Acton Boxborough Regional High School
This month’s youth spotlight is a rising junior emphasizing the prevalence of Indian art in the state with her awards and accolades. Medhita Sinha is a rising junior at ABRHS, and she has been learning and practicing Madhubani and traditional Indian art for the past 6 years with her teacher, Ms. Sunanda Sahay.
Some of the places Medhita’s art is displayed are at the Museum of Fine Arts in Boston, Cancer Center of MGH, and West Village Gallery to name a few. Recently one of her paintings won first place in the Congressional Art competition, which meant she had to send her painting to be displayed at the Capitol Hill building in Washington D.C for one year. She was recognized at the reception in Washington recently, and received several praises and acclaims from various public leaders including the speaker of the House, Nancy Pelosi. Currently, Medhita has submitted a public bench art design along with her teacher and she won the grant for her bench design. Besides all of her amazing work in the Indian art community, Medhita graduated from Shishu Bharti and has been volunteering as a teacher for 2 years.
In her interview, Medhita’s teacher stated that it’s “commendable that Medhita has been pursuing this 2500 year old artform for such a long time with so much passion. She tries to understand the ancient symbols and stories behind the painting.” Medhita is an inspiration to the younger generation by making the effort to stay connected to her roots, heritage and legacy and help it spread all around by practicing and teaching it to the younger kids. She has actively and consistently participated in many of the workshops and exhibitions related to this artform. Medhita has not only painted the stories from Indian epics, she has also tried to paint the fusion of eastern and western world by painting Eiffel Tower and similar modern themes, thus bringing both the worlds together by her art practices.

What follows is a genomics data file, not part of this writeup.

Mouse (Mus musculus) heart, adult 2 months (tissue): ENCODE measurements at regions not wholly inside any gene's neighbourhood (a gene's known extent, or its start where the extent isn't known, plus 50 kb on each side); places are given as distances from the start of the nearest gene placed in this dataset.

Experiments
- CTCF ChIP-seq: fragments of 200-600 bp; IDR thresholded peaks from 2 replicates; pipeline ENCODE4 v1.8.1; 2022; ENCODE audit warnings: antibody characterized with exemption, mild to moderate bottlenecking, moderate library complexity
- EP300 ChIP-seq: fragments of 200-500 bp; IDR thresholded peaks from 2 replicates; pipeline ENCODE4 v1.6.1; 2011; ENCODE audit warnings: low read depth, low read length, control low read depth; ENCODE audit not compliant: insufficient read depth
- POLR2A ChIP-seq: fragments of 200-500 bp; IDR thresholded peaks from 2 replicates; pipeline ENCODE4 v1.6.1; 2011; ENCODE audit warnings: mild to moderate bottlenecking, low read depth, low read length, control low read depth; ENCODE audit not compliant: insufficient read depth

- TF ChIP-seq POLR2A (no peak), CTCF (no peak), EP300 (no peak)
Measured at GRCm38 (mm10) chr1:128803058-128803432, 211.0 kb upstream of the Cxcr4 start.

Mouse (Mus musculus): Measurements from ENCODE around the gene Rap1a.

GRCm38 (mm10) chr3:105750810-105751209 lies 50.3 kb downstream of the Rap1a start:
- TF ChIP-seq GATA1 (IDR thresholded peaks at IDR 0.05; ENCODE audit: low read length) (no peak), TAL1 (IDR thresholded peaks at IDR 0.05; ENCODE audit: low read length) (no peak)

Meditha says, “Mithila/Madhubani painting through its intricate and colorful designs showed me a world of cultural and historical stories which helped me connect to my Indian heritage.”